Article

Environmental science - Nitrogen impacts on forest carbon

Nature (Impact Factor: 41.46). 07/2007; 447(7146):781-2. DOI: 10.1038/447781a
Source: PubMed

ABSTRACT

Does the extra nitrogen input from anthropogenic sources mean that more carbon from the atmosphere is being locked up in boreal and temperate forests? 'Yes' is the answer to emerge from the latest analysis.

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    • "N availability has been proposed as a major constraint on plant biomass accumulation in response to rising atmospheric CO2 (Hungate et al. 2003, Reich et al. 2006) or climatic warming (Shaver et al. 2000), although the response of plant C accumulation to environmental changes is determined by a suite of controlling factors other than N, including plant species and soil nutritional status. As depicted in pathway I of Fig. 1, increased inputs of N to forests with limited natural supply can initially enhance tree biomass accumulation per unit area through increased activity of the photosynthesizing enzyme RUBISCO (Högberg 2007). The terrestrial C sink represents 15~30% of annual global emission of C from anthropogenic sources and evidence for biomass C accumulation in boreal and temperate forests has lately been provided by satellite observations or plot-level measurements of ecosystem C exchange (Myneni et al. 2001, Magnani et al. 2007). "
    Dataset: Park 2008

    Full-text · Dataset · Nov 2015
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    • "Although soil microbial biomass has been reported to decline by an average of 15% globally under N addition, the impact of elevated N input on soil microbial biomass is inconsistent among studies and site-specific (Treseder 2008). Nitrogen addition can increase aboveground litter production and improve litter quality in N-limited forests (Högberg 2007) and may therefore alleviate microbial N limitation and lead to an increase in soil microbial biomass (Gallardo and Schlesinger 1994). However, when N saturation occurred in forest soils, "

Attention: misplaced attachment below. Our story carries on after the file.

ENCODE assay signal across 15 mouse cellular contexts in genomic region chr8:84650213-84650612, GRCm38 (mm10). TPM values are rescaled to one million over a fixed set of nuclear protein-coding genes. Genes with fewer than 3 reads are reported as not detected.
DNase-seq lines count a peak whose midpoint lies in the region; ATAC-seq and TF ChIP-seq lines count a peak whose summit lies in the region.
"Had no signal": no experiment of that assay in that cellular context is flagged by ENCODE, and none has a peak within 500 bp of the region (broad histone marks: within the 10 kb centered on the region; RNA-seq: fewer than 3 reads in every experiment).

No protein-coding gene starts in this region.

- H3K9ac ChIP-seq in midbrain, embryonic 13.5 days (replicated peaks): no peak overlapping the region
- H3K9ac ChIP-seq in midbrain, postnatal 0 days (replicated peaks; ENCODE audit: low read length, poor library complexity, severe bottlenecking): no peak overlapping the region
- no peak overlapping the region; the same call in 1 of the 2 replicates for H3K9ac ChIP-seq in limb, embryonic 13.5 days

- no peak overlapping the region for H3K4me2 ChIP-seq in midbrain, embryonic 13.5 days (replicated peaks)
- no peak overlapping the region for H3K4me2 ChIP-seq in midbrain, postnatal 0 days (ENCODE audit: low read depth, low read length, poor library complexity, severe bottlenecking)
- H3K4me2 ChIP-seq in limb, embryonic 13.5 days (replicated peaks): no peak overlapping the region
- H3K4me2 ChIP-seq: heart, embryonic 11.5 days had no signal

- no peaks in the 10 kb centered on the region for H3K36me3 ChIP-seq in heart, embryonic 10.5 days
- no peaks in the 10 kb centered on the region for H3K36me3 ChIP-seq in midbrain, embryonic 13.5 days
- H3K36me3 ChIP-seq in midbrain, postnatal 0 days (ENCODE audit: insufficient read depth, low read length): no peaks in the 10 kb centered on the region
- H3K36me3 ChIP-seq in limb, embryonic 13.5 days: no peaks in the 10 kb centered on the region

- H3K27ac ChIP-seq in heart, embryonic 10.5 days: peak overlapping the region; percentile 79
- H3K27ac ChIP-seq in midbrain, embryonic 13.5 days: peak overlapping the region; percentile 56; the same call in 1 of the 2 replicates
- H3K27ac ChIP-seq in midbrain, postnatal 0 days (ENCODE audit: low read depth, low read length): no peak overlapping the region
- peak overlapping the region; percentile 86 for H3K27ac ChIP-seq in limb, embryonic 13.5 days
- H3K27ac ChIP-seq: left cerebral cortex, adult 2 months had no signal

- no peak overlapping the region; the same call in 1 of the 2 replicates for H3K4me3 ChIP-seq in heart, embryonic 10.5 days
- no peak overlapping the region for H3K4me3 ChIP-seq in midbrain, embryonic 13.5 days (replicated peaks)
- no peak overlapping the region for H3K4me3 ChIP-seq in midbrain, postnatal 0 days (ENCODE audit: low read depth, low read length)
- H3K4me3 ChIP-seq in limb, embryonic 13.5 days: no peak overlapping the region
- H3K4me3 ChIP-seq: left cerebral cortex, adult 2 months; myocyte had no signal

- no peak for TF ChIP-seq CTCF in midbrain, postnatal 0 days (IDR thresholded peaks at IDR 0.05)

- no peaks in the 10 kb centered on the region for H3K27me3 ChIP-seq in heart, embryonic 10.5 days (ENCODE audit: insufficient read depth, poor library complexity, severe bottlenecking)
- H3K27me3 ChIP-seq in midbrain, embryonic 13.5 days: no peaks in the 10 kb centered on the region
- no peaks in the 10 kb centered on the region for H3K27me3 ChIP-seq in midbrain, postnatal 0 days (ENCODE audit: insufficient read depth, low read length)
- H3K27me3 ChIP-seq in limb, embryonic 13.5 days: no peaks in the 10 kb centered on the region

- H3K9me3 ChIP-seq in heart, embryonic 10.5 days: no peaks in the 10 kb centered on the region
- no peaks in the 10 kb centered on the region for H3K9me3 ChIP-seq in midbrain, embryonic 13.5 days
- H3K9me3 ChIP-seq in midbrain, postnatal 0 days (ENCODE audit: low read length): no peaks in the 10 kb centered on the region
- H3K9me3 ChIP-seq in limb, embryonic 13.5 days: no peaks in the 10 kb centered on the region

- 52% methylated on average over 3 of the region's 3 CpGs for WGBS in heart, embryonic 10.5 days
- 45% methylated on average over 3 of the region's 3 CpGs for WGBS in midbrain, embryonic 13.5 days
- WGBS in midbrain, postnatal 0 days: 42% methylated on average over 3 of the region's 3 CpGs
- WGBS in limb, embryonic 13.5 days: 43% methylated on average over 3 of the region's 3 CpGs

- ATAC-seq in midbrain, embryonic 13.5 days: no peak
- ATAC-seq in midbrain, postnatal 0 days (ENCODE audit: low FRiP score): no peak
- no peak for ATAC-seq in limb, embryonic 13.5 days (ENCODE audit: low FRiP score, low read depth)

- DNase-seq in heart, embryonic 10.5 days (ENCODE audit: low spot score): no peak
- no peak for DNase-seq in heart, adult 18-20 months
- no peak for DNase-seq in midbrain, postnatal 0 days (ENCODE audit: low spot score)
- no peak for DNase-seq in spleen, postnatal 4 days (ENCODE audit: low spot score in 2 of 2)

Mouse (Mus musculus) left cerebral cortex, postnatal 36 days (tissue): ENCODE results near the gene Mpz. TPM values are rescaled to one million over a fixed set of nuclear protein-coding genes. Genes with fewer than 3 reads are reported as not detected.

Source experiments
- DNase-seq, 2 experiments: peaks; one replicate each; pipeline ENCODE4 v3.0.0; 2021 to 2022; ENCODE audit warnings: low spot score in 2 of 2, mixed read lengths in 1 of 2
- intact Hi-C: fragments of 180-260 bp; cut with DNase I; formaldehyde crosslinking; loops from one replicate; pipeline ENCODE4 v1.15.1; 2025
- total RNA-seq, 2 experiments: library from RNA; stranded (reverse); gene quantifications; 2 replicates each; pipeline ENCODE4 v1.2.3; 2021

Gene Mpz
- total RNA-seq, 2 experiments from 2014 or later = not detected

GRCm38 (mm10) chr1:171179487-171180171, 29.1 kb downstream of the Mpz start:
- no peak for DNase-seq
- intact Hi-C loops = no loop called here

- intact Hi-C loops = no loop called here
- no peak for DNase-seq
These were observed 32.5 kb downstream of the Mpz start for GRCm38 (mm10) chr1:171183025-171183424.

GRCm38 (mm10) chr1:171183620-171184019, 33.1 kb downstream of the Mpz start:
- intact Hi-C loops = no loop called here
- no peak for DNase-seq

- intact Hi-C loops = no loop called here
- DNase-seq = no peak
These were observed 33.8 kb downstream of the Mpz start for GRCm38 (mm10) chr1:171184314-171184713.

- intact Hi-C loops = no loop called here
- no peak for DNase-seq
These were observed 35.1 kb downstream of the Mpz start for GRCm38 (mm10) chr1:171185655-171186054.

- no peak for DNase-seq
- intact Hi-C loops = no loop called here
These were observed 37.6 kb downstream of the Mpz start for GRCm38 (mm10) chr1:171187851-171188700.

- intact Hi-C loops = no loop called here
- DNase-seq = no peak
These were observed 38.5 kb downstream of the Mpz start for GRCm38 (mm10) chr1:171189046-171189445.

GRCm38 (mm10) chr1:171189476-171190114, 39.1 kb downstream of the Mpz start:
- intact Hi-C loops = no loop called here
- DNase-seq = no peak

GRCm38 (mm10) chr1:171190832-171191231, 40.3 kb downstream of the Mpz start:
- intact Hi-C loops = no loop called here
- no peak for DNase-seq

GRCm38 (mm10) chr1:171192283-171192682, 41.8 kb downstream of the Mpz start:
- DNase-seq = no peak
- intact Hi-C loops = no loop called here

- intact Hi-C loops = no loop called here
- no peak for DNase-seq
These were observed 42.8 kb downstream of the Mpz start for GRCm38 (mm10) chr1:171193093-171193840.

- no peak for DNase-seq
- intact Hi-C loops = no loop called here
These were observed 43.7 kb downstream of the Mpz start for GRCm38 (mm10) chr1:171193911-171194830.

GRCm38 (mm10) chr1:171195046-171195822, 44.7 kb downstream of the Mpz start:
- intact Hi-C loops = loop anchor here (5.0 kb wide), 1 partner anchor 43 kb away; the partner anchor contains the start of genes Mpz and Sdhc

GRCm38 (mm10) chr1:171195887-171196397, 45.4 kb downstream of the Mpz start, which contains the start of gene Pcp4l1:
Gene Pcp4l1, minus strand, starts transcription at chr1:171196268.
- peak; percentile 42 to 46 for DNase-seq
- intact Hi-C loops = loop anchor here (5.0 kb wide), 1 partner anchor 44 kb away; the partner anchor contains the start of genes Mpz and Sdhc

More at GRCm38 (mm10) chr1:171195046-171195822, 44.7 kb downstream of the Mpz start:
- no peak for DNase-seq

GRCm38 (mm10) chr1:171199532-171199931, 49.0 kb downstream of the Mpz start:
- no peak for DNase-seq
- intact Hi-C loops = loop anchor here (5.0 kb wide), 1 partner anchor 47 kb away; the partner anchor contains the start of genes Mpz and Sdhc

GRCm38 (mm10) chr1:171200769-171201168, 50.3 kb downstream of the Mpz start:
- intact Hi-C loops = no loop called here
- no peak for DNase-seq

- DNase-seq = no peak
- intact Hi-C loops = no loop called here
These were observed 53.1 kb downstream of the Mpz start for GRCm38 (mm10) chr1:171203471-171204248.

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    ABSTRACT: Chronic nitrogen (N) and (or) sulfur (S) deposition to boreal forests in the Athabasca oil sands region (AOSR) in Alberta, Canada, has been caused by oil sands mining and extraction/upgrading activities. It is important that we understand the response of microbial community function to chronic N and S deposition as microbial populations mediate soil carbon (C) and N cycles and affect ecosystem resilience. To evaluate the impact of N and (or) S deposition on soil microbial community functions, we conducted a simulated N and S deposition experiment in a boreal mixedwood forest with the following four treatments: control (CK), N addition (+N, 30 kg N·ha−1 as NH4NO3), S addition (+S, 30 kg S·ha−1 as NaSO4), and N plus S addition (+NS, 30 kg N·ha−1 + 30 kg S·ha−1), from 2006 to 2010. Nitrogen and (or) S deposition did not change soil organic carbon, total N, dissolved organic C and N, or soil microbial biomass C and N. Soil microbial community-level physiological profiles, however, were strongly affected by 5 years of N and (or) S addition. Soil β-glucosidase activity in the +NS treatment was greater than that in the +S treatment, and S addition decreased soil arylsulfatase; however, urease and dehydrogenase activities were not affected by the simulated N and (or) S deposition. Our data suggested that N and (or) S deposition strongly affected soil microbial community functions and enzymatic activities without changing soil microbial biomass in the studied boreal forest.